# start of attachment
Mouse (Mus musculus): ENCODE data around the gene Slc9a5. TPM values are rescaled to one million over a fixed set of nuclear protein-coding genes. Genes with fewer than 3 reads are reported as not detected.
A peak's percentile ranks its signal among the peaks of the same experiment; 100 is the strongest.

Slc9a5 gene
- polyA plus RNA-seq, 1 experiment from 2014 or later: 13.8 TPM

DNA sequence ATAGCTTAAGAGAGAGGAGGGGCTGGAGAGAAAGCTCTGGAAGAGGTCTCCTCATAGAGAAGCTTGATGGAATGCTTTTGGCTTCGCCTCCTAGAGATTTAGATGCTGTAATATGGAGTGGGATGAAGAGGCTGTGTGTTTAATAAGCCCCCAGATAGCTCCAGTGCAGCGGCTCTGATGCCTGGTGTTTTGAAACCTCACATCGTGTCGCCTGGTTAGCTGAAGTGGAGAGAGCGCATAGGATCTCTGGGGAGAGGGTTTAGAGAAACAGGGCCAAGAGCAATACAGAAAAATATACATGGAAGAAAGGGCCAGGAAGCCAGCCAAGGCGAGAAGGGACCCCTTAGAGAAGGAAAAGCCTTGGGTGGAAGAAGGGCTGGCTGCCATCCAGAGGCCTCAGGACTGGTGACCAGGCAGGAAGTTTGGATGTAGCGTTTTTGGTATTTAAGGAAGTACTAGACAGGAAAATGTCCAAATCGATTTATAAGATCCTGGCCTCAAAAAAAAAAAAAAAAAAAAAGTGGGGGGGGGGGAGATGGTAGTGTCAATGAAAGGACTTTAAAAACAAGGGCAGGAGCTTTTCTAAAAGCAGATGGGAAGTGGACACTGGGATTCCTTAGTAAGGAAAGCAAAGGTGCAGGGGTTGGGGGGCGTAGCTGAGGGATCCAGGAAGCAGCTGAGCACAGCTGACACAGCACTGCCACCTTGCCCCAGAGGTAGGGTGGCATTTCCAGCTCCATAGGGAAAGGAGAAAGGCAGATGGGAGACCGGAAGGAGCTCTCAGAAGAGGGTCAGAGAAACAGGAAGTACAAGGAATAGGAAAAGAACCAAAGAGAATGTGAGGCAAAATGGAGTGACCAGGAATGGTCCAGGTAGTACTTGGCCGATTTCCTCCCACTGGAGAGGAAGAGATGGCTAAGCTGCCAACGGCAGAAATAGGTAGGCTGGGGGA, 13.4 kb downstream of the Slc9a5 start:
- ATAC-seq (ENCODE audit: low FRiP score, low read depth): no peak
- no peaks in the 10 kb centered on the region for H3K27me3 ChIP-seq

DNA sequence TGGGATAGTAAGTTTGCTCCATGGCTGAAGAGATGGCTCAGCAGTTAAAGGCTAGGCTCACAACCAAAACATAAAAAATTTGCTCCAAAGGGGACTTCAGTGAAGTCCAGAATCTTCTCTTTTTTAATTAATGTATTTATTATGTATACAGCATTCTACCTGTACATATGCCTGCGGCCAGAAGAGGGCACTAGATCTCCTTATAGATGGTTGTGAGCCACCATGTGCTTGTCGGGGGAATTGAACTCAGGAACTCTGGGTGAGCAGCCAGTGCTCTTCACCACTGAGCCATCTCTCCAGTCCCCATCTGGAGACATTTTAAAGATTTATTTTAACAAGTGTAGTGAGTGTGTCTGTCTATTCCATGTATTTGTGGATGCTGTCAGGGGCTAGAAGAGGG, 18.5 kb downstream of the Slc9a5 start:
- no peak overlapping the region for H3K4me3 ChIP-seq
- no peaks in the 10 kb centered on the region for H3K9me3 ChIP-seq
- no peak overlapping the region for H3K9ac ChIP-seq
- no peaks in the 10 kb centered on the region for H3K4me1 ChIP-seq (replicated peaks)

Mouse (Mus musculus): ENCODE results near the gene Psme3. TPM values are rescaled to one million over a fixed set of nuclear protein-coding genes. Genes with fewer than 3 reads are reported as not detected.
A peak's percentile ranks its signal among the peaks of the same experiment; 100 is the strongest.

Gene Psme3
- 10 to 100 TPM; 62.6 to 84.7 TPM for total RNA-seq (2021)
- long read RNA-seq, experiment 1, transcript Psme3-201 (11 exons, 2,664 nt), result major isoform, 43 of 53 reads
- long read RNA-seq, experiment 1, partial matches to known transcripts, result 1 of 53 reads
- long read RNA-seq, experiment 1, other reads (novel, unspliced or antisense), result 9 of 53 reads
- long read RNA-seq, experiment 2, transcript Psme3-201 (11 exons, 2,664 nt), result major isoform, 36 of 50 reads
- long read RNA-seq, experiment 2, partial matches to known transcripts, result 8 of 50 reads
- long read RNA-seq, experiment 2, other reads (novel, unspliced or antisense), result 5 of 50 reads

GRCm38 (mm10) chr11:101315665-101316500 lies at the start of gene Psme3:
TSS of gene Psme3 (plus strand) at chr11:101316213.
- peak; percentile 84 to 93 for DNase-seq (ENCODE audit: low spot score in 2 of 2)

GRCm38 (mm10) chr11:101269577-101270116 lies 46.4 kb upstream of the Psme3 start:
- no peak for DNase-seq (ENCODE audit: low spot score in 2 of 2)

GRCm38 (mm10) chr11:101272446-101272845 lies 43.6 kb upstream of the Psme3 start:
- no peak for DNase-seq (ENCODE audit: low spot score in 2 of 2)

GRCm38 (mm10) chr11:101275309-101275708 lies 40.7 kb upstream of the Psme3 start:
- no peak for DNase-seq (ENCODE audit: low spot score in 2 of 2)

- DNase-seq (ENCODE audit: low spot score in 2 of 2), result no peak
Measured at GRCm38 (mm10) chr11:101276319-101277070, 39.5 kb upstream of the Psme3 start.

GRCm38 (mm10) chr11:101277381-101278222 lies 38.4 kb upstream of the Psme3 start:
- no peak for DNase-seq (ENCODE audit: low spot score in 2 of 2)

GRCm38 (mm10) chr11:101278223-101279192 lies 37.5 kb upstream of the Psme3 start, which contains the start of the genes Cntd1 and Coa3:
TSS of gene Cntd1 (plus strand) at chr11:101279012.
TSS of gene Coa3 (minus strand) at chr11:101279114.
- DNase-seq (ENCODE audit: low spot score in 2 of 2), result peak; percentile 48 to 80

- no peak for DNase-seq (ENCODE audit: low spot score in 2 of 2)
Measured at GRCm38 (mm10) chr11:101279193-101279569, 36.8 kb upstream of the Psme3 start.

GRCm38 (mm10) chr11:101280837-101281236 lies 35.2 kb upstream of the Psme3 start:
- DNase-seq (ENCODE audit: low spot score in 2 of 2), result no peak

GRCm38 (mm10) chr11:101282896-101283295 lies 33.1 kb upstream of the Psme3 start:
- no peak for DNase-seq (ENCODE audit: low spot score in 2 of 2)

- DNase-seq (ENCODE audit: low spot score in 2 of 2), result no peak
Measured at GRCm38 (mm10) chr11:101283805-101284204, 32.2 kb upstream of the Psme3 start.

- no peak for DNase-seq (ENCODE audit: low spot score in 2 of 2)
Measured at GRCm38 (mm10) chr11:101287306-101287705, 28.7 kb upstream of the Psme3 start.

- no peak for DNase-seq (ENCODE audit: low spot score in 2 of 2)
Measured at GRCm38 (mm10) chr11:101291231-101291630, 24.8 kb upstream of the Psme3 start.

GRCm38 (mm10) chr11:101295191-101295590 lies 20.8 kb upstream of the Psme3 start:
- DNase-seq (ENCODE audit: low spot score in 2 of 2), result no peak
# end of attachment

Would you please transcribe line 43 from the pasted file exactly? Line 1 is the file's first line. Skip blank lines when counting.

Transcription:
- DNase-seq (ENCODE audit: low spot score in 2 of 2), result no peak